London – “Good evening, London! What a beautiful theatre… so many beautiful places here,” was how Jess Wolfe of Lucius responded to the reception afforded to the band’s two opening songs. Lucius loves London, and the city seems to hold the Brooklyn five-piece in similar regard, given the size of the crowd crammed into the three floors of Koko. Dating back to 1900, when it opened as the Camden Theatre, Koko has seen any number of reincarnations, from the Camden Hippodrome, where Charlie Chaplin was among its regular performers, to The Music Machine in the 70’s and then the home of New Romantics as Camden Palace. The splendour of this elaborate venue, dressed in red and gold, with its deep stage, expansive floor, and ornate tiered balconies, is made to measure for a theatrical performance, and boy, was that what we got!
As we awaited Lucius, the stage was bathed in crimson glow. It changed dramatically to opaque light, playing against a backcloth of intermittently lit circles, between which the band name was spelt out in large letters. Front women, Jess Wolfe and Holly Laessig, faced each other across keyboards, flanked by single drums. There was something space age about the duo’s future-retro outfits of matching orange Mod-style dresses and short capes, decorated with lightning flashes, combined with shiny, scaly leggings and gold Pixie boots. “Madness” – the opening track from the band’s second album, Good Grief - provided the perfect launch pad for a show of blissful stage craft. The vocals rocketed despite the close attendance of a heavy bass synth.
The storm scarcely abated as Lucius followed the opener with “Tempest,” with the vocalists displaying an Abba-like connection. Strobe lighting accompanied tribal drums, as the band switched another gear with the aptly-titled “Nothing Ordinary,” while the vocal duo moved to centre stage for “Almost Makes Me Wish For Rain;” a cut from the new album, with a killer chorus. There are obvious nods to 60s girl groups in songs like the driving “Turn It Around,” yet Lucius’ repertoire shows a surprising range and an individualism that speaks of something much more contemporary. Much of this is down to the ever inventive instrumentation provided by guitarists Peter Lalish and Andrew Burri, along with percussionist Dan Molad and keyboards and samples woven in by Jess Wolfe and Holly Laessig.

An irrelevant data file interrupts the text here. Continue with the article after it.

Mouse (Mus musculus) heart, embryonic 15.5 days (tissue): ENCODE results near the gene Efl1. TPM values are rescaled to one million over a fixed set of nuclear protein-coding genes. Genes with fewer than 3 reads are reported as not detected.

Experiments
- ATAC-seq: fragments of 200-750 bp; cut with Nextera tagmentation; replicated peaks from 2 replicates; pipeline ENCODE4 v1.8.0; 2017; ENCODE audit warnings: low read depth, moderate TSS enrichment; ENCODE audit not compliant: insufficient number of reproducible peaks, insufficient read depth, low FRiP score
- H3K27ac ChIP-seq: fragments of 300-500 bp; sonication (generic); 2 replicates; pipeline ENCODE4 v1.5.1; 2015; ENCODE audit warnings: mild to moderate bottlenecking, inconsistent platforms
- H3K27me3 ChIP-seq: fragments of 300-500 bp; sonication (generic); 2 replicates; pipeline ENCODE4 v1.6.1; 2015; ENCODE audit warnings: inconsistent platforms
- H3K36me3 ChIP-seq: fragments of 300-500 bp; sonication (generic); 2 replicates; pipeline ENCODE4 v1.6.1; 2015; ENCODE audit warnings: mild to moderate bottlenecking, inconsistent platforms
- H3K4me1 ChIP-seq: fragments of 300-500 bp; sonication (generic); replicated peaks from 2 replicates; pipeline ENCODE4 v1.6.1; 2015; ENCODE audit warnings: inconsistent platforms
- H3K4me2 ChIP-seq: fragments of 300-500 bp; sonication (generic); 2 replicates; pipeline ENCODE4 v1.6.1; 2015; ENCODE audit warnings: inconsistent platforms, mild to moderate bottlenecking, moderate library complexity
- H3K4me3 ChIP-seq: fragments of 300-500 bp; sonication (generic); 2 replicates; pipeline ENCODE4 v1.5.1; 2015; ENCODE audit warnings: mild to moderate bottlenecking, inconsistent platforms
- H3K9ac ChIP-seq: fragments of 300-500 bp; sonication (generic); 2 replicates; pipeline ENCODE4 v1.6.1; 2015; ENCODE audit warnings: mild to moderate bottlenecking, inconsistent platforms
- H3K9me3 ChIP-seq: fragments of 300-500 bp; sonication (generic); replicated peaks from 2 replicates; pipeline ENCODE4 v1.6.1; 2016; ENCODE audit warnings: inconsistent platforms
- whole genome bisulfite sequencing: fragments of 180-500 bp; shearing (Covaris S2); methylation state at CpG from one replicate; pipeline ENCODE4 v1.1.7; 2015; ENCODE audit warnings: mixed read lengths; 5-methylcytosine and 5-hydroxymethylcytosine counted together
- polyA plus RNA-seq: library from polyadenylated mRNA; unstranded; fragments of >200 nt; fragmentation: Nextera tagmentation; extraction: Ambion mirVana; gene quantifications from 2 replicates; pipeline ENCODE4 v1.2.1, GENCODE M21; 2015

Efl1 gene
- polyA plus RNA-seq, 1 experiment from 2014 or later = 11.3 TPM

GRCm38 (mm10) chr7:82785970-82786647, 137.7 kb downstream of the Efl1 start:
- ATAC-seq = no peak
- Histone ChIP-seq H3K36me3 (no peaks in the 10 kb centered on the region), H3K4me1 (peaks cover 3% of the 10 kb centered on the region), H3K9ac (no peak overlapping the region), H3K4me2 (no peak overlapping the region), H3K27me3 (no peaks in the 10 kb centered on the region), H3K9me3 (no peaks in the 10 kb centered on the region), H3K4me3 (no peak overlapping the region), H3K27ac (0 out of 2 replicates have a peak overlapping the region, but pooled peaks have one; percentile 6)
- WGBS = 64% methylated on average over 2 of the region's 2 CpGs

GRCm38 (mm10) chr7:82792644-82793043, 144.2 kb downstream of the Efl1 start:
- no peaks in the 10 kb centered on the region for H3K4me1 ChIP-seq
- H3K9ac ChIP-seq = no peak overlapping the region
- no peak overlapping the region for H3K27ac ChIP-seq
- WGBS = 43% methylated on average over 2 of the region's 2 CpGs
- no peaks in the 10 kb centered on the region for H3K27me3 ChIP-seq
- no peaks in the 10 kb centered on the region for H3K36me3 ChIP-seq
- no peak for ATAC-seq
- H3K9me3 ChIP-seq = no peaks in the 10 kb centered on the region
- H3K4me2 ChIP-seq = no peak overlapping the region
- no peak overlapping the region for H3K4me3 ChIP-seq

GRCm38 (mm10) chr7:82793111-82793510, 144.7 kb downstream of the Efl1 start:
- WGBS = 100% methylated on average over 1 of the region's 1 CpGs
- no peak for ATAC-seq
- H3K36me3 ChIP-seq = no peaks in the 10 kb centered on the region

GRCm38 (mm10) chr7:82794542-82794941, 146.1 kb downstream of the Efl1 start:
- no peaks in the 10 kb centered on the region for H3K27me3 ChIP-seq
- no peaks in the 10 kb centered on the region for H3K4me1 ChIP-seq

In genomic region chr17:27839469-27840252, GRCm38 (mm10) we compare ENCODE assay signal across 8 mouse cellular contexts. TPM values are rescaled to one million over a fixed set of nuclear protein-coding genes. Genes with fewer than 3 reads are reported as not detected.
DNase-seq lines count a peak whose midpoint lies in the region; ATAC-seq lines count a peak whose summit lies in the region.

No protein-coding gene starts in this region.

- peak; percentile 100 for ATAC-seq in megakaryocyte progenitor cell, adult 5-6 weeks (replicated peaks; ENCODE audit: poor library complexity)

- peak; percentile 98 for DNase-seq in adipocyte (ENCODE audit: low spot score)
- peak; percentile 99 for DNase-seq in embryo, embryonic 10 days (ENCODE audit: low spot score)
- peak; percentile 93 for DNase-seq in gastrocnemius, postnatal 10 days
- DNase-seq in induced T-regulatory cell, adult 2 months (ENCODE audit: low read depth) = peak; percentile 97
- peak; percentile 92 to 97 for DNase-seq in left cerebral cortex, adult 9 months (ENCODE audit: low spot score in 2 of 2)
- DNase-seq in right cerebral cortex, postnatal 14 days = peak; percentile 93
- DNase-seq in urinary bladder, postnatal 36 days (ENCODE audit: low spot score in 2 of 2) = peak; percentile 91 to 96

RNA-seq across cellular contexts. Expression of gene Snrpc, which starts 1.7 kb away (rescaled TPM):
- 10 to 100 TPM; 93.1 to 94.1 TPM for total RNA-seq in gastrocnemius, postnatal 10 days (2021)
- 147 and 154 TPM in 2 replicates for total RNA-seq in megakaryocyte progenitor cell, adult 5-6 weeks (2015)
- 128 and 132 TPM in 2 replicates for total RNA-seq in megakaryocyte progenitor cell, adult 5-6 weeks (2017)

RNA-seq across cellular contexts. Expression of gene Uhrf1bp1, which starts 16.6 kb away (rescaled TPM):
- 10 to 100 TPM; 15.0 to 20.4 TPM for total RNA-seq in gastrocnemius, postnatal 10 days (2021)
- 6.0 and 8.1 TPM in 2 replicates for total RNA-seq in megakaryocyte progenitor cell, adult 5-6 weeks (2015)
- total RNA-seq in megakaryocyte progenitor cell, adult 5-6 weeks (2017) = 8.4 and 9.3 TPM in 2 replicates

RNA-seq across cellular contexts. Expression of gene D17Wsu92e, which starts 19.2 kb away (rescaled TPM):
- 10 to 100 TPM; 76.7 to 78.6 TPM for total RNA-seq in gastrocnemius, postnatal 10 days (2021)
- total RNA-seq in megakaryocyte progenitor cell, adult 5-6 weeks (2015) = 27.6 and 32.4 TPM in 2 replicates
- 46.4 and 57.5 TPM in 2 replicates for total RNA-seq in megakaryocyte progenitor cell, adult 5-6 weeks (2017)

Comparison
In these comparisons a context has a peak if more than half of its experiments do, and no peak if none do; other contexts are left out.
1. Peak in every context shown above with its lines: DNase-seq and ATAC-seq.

Midway through the set, a new highpoint was reached in the shape of “Dusty Trails.” It signalled a change of mood and tempo, while showcasing the ease with which the singers switch to and from unison, peppering the song with some choice, rich harmonies along the way. It offered a kind of antidote to those life on the road experiences, delivered with heartfelt honesty that the audience really bought into. (You might get some idea of that from the alternative live version recorded in London earlier this year, posted below.)
The biggest cheer of the evening followed, and true to form, Lucius then gave us the party pop of “Born Again Teen.” It was the perfect juxtaposition. It was heading towards the kind of night where you feel guilty not name-checking every song. Whether it was acting out the fight the girls reportedly had, just before going into the studio to record “Gone Insane,” or channelling energies into hand claps and Brazilian beats during the opening of “Almighty Gosh,” each song took on its own identity, underlining the band’s powerful musicianship and skillful songwriting. Within moments of high drama, Lucius delivers on-stage fun in spades, and as a result, the crowd was clearly having a party. There was time for communal singing – “You guys know this?” – and guitars that cried and sung during “Go Home,” followed by birthday cake.
“Two of Us On The Run” saw Wolfe and Laessig sitting on the front of the stage, with a solo guitar accompaniment, before the rest of the band joined in with some gentle counterpoints. It was one of those magical moments in which it’s hard to dispel the thought that many of these songs are destined to become classics. Closing with “Better Look Back,” Lucius reinforced the feeling that this band brings a little something extra to live performances. Lucius’ stage show is visceral, dynamic, joyful, and vibrant. It stretches your senses.
Three encores duly followed: crystal vocals and playful guitar crowned a sumptuous cover of “Can’t Help Falling In Love,” “How Loud Your Heart Gets” turned into an epic sonic assault of instruments and voices aided by dramatic lighting, and finally stage favourite “Genevieve” left the crowd on a genuine high. Elvis may have left the building, but Lucius has arrived.
Lucius is on tour now. A full list of tour dates can be found on the band’s Facebook page.
Photos by Maja Smiejkowska for Best New Bands
Tony’s great passion in life is music and nothing gives him more pleasure than unearthing good, original new music and championing independent musicians. His association with Best New Bands brings great opportunities for this. He also writes for Consequence of Sound and is a judge for Glastonbury Festival’s Emerging Talent Competition.
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